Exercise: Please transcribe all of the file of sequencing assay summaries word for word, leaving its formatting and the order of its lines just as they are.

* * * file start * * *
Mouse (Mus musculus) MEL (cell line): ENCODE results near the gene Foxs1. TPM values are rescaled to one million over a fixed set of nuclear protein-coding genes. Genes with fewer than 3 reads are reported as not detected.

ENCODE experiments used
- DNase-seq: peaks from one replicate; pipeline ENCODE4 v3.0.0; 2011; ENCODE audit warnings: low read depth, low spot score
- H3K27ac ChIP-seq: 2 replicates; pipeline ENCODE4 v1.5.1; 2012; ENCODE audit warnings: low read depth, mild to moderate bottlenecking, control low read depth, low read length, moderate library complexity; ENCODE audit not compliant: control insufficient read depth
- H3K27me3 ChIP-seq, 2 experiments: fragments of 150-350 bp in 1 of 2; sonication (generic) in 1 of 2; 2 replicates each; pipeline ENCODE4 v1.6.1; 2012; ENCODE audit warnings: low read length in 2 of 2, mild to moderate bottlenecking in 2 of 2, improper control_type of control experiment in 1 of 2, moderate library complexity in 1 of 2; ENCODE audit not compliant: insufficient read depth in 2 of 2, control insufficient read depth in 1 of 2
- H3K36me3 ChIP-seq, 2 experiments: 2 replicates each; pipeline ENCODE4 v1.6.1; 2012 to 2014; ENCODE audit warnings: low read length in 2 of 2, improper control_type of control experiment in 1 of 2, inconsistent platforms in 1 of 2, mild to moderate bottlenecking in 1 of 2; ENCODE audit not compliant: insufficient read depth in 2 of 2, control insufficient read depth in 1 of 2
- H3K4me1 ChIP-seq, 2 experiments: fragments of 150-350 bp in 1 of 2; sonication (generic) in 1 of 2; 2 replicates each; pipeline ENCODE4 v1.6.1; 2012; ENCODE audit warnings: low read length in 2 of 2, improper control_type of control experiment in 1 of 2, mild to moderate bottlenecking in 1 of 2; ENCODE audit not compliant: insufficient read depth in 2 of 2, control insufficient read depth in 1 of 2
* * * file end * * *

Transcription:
Mouse (Mus musculus) MEL (cell line): ENCODE results near the gene Foxs1. TPM values are rescaled to one million over a fixed set of nuclear protein-coding genes. Genes with fewer than 3 reads are reported as not detected.

ENCODE experiments used
- DNase-seq: peaks from one replicate; pipeline ENCODE4 v3.0.0; 2011; ENCODE audit warnings: low read depth, low spot score
- H3K27ac ChIP-seq: 2 replicates; pipeline ENCODE4 v1.5.1; 2012; ENCODE audit warnings: low read depth, mild to moderate bottlenecking, control low read depth, low read length, moderate library complexity; ENCODE audit not compliant: control insufficient read depth
- H3K27me3 ChIP-seq, 2 experiments: fragments of 150-350 bp in 1 of 2; sonication (generic) in 1 of 2; 2 replicates each; pipeline ENCODE4 v1.6.1; 2012; ENCODE audit warnings: low read length in 2 of 2, mild to moderate bottlenecking in 2 of 2, improper control_type of control experiment in 1 of 2, moderate library complexity in 1 of 2; ENCODE audit not compliant: insufficient read depth in 2 of 2, control insufficient read depth in 1 of 2
- H3K36me3 ChIP-seq, 2 experiments: 2 replicates each; pipeline ENCODE4 v1.6.1; 2012 to 2014; ENCODE audit warnings: low read length in 2 of 2, improper control_type of control experiment in 1 of 2, inconsistent platforms in 1 of 2, mild to moderate bottlenecking in 1 of 2; ENCODE audit not compliant: insufficient read depth in 2 of 2, control insufficient read depth in 1 of 2
- H3K4me1 ChIP-seq, 2 experiments: fragments of 150-350 bp in 1 of 2; sonication (generic) in 1 of 2; 2 replicates each; pipeline ENCODE4 v1.6.1; 2012; ENCODE audit warnings: low read length in 2 of 2, improper control_type of control experiment in 1 of 2, mild to moderate bottlenecking in 1 of 2; ENCODE audit not compliant: insufficient read depth in 2 of 2, control insufficient read depth in 1 of 2